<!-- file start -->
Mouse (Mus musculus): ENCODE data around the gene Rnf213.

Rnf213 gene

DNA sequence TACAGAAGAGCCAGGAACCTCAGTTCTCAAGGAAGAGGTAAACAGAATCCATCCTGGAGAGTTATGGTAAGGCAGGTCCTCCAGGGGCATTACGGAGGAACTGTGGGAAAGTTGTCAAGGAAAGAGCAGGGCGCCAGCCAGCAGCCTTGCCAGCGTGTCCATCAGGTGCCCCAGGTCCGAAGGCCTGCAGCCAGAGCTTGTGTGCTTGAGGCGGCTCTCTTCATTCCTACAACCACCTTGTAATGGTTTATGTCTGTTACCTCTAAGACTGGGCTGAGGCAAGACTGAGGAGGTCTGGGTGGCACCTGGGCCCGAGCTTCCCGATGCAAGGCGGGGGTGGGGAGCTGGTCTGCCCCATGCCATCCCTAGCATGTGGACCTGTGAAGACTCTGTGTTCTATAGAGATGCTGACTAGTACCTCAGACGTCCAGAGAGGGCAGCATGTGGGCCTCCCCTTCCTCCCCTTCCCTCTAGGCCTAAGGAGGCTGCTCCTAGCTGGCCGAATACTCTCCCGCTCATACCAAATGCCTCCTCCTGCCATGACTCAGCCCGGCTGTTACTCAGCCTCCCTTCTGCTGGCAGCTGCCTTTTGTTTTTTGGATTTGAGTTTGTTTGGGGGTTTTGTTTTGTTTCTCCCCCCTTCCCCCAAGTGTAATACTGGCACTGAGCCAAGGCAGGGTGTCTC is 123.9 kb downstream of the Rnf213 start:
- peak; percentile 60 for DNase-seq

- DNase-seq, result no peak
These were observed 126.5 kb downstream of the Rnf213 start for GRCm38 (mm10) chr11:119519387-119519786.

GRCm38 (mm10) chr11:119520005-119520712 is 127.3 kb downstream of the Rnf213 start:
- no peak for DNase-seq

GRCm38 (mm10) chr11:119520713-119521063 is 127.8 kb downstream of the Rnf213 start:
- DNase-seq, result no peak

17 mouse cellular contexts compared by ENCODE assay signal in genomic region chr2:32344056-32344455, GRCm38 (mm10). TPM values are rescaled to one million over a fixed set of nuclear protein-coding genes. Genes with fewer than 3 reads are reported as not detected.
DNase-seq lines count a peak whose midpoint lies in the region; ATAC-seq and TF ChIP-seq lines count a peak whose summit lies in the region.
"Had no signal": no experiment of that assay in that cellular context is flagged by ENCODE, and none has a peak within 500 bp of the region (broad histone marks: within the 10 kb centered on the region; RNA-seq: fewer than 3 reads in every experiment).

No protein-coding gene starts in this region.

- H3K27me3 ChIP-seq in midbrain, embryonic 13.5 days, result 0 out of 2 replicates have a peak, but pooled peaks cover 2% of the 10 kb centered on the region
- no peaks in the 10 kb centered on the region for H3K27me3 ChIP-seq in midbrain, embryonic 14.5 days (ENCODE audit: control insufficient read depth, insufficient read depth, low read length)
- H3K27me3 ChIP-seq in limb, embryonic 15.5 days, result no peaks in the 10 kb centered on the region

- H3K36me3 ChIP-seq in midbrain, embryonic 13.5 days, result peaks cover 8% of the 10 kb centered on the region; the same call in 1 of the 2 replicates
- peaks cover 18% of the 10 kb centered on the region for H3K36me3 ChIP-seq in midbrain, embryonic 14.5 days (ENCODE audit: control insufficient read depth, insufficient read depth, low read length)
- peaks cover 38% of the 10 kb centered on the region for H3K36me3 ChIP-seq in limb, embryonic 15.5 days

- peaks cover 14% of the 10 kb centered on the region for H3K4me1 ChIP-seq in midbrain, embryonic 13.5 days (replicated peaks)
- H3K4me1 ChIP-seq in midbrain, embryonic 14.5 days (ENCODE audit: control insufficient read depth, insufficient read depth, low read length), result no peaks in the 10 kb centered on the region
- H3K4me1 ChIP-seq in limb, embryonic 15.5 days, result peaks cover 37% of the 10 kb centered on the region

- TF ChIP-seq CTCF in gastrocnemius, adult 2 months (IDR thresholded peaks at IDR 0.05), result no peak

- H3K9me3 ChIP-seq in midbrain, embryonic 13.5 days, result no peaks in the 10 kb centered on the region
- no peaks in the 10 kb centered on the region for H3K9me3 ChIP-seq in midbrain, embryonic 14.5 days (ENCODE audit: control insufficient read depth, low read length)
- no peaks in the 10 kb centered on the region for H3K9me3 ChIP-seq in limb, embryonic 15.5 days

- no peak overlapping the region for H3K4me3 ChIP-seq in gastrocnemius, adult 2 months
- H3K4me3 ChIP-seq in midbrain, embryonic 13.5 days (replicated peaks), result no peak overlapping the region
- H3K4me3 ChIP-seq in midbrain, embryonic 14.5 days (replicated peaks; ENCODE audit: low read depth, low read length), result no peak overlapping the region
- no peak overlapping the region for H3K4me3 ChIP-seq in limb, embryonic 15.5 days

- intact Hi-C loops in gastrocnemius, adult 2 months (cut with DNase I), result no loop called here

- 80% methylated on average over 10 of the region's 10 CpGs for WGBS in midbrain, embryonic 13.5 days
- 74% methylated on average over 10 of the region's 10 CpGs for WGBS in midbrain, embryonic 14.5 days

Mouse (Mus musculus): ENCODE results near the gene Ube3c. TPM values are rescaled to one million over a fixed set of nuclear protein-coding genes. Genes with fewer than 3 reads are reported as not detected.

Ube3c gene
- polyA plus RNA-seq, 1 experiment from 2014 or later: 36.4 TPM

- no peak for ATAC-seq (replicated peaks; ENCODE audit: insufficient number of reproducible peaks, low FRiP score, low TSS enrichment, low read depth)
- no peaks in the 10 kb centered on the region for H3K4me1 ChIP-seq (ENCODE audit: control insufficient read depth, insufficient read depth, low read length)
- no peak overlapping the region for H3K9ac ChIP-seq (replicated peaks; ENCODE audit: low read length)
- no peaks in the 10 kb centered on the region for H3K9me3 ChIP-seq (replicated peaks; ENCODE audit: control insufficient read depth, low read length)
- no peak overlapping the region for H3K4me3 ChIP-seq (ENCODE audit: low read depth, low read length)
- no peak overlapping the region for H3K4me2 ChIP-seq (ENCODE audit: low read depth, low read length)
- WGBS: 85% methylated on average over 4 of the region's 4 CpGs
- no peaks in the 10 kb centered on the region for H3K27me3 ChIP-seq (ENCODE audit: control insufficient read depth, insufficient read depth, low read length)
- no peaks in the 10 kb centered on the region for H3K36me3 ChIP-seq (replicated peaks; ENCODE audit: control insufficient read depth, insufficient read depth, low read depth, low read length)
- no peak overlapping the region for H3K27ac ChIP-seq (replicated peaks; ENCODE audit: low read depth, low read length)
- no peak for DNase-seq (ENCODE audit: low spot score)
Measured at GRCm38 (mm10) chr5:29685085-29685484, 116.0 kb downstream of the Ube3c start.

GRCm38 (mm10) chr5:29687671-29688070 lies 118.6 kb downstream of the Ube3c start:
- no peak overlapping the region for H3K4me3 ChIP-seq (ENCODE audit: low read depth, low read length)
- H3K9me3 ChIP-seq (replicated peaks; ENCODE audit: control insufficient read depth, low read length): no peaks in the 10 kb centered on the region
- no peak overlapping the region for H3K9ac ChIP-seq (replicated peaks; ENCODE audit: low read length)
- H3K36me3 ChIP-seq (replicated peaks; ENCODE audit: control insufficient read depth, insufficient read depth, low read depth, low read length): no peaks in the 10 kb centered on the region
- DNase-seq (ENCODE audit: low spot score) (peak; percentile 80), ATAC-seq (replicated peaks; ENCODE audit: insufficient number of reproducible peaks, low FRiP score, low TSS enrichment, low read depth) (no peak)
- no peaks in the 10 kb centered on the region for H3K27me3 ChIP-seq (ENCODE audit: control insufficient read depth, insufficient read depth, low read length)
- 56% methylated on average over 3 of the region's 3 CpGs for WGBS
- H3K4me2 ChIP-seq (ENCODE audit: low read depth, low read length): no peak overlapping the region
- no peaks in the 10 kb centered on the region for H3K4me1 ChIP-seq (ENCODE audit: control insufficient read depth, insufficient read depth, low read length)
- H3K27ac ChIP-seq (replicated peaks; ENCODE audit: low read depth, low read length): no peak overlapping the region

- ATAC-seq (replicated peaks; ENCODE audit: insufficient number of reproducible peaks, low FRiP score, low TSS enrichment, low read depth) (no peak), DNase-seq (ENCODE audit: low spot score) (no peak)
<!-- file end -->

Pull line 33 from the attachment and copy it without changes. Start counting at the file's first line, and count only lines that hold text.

- 80% methylated on average over 10 of the region's 10 CpGs for WGBS in midbrain, embryonic 13.5 days